“Soft coup” finds soft target in Brazil
If the Brazilian politicians that are clamoring to impeach President Dilma Rousseff were opposed to corruption, they would impeach themselves, since 60 percent of them are facing some kind of corruption charges. Rousseff is personally squeaky clean. Her nominal offense was manipulating budget numbers so that her government could continue programs to help the poor after the bottom fell out of the economy because of the global economic slowdown. But, the actual charge against Rousseff almost never came up when the lower house of the Brazilian legislature voted to impeach her, which is why the Speaker of the lower house briefly ruled the impeachment null and void—and then reversed himself less than a day later, clearing the way for the Senate to put Rousseff on trial and remove her from office.
Dilma Rousseff’s Workers Party and its allies on the left like MST, the Landless Workers Movement, call the impeachment drive a “soft coup,” and see the long arm of the United States at work. In 2013 Rousseff stood at the United Nations General Assembly, in New York, to denounce the Obama administration for spying on her. The U.S. spymasters didn’t get anything on Rousseff, who is clean, but they dug up plenty on the giant Brazilian state oil company, Petrobas, which is at the center of a web of corruption involving billions-of-dollars in bribery and payoffs to politicians and businessmen affiliated with a whole range of Brazilian political parties, including, of course, Rousseff’s Workers Party. The scandal exposed the entire system as pervasively corrupt—but only Rousseff and her party are in the crosshairs.
Disintegrating alliances of
The Brazilian Left says it will take the battle “to the streets” and mobilize internationally to defeat the “soft” legislative coup. But, sympathizers outside of Brazil must wonder, how did it come to this? How did a party that, since 2002, has won majorities of the national vote even after the economy turned sour find itself being hounded out of executive power by yelping packs of thoroughly corrupt political hyenas?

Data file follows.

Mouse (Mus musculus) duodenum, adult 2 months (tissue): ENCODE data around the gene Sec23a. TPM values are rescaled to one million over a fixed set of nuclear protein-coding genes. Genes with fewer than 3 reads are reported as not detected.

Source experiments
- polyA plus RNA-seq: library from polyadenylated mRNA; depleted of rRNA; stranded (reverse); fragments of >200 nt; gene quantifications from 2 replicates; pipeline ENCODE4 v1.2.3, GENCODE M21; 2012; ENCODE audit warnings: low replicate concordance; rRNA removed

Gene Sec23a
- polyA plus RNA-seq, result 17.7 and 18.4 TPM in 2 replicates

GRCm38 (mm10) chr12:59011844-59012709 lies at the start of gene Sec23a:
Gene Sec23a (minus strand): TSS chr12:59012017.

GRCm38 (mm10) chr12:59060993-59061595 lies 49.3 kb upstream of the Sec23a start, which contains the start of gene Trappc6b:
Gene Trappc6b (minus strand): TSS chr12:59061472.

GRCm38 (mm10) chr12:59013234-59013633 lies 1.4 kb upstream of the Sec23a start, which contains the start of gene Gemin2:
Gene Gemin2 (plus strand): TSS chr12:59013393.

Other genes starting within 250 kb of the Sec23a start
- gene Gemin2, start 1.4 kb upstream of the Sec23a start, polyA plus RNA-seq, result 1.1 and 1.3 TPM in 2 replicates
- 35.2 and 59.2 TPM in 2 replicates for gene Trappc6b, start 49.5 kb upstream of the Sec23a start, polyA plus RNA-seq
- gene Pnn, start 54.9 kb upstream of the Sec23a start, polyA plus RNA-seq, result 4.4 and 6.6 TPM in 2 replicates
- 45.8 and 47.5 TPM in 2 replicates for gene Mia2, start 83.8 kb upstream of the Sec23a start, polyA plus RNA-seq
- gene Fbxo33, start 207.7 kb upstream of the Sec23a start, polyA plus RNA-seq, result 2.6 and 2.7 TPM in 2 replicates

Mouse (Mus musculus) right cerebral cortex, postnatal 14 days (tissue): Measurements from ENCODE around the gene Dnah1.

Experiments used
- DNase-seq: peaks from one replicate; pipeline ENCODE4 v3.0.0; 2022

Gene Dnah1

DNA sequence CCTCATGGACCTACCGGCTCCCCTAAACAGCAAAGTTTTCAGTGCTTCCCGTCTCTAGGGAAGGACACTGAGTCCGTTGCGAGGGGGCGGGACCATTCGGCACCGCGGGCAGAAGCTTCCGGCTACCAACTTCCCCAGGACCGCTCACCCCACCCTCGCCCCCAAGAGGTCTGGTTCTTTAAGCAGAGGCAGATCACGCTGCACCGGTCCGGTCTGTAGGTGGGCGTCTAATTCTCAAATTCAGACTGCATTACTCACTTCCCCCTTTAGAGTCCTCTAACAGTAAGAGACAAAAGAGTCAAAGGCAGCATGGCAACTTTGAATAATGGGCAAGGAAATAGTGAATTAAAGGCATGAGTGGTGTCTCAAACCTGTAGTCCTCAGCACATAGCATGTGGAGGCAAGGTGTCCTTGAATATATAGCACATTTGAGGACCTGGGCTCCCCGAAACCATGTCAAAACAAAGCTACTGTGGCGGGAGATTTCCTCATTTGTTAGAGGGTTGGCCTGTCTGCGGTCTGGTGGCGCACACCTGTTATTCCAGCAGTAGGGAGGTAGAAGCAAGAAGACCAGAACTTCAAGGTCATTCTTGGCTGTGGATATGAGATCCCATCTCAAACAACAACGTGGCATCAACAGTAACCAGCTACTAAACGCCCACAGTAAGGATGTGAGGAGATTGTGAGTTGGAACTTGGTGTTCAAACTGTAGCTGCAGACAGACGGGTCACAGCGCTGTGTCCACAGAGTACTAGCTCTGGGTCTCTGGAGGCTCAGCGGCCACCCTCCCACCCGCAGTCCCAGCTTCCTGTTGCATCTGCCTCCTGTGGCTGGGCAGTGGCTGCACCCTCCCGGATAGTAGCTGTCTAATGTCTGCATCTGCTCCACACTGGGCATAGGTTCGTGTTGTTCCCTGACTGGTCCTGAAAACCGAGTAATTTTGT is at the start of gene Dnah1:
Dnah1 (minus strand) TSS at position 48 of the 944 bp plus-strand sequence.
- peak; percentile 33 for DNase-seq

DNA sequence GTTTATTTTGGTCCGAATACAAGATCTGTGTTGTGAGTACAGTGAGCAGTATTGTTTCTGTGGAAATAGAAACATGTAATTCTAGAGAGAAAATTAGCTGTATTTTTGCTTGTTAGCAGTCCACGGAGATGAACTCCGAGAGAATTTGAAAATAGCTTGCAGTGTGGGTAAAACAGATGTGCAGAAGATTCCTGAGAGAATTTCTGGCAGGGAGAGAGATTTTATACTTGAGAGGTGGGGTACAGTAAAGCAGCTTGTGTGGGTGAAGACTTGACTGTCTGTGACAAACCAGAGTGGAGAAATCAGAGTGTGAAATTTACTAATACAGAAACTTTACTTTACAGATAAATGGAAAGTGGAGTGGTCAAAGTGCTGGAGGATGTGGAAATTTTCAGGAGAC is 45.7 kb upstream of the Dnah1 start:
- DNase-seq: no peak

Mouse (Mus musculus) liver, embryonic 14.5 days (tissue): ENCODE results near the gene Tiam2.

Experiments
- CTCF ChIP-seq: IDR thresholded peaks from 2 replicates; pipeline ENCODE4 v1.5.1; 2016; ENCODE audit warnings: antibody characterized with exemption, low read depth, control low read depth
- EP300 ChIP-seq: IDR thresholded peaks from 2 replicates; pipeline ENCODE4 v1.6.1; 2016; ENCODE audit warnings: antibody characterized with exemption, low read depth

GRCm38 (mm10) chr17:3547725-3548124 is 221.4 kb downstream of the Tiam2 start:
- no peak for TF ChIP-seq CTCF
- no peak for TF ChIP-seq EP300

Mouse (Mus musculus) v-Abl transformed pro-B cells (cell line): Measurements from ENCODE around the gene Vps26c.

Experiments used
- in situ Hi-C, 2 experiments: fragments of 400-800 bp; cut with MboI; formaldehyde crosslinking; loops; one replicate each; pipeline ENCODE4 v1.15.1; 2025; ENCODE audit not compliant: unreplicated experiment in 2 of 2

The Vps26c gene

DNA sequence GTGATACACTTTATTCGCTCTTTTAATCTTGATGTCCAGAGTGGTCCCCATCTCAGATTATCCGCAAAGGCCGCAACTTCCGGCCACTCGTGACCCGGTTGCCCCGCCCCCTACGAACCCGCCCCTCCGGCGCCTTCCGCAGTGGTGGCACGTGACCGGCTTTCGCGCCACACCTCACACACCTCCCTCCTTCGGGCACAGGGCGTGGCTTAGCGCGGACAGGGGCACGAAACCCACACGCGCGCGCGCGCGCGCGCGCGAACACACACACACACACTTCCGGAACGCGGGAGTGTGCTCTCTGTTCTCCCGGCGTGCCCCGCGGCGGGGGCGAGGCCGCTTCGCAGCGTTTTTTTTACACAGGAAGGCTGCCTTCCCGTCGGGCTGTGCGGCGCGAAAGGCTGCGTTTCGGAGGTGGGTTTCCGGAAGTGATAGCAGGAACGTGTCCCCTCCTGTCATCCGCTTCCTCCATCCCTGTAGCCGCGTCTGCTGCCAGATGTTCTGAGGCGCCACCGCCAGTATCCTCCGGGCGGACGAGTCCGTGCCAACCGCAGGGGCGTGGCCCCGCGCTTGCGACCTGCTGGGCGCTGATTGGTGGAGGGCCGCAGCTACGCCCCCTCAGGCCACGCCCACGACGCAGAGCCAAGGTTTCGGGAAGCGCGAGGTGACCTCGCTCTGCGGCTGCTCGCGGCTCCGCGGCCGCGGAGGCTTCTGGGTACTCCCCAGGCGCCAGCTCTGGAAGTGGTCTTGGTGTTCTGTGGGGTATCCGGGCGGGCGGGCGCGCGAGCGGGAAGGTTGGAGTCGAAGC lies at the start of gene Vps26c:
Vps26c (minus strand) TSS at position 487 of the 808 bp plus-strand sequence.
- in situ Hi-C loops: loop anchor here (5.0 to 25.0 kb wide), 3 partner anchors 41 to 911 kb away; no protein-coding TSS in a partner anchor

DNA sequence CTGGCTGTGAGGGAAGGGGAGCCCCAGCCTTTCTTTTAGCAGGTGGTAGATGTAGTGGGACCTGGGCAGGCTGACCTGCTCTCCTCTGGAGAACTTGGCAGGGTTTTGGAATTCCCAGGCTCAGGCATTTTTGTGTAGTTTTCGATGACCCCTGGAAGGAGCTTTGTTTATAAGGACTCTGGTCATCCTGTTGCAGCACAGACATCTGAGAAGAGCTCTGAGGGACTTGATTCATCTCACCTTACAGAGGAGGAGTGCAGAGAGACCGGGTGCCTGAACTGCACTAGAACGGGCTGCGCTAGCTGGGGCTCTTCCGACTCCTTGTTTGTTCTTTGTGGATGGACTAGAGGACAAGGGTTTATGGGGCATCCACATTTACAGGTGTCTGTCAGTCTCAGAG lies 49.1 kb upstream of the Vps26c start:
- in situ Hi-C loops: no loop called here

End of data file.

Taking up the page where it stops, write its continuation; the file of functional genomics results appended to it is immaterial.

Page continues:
The Workers Party had a huge national following, but it makes up only about 15 percent of the country’s legislature. Early on, its charismatic leader, “Lula” da Silva, made alliances with parties to his right, at the state and national level. The more the Workers Party became enmeshed with its capitalist partners-of-convenience, the further it moved from its grassroots support. The Workers Party embraced neoliberal austerity when times got rough, and shared cabinet positions and campaign funds with its erstwhile rightwing friends. This relationship was apparently reflected in the realm of corruption, as well, with a host of parties sharing in the feast. All the while, the deeply reactionary and vicious Brazilian ruling class, which controls the monopoly media, awaited its chance to destroy the Workers Party, even at the risk of economic and social chaos. This “soft coup” could turn very, very hard, very quickly.
The Left hangs by a thread in Brazil, has been ousted in Argentina, and is halfway out the door in Venezuela, because the power of the capitalists in those countries remained intact. Capitalism is the ultimate corruption that never quits until it is stamped out.
—Black Agenda Report, May 10, 2016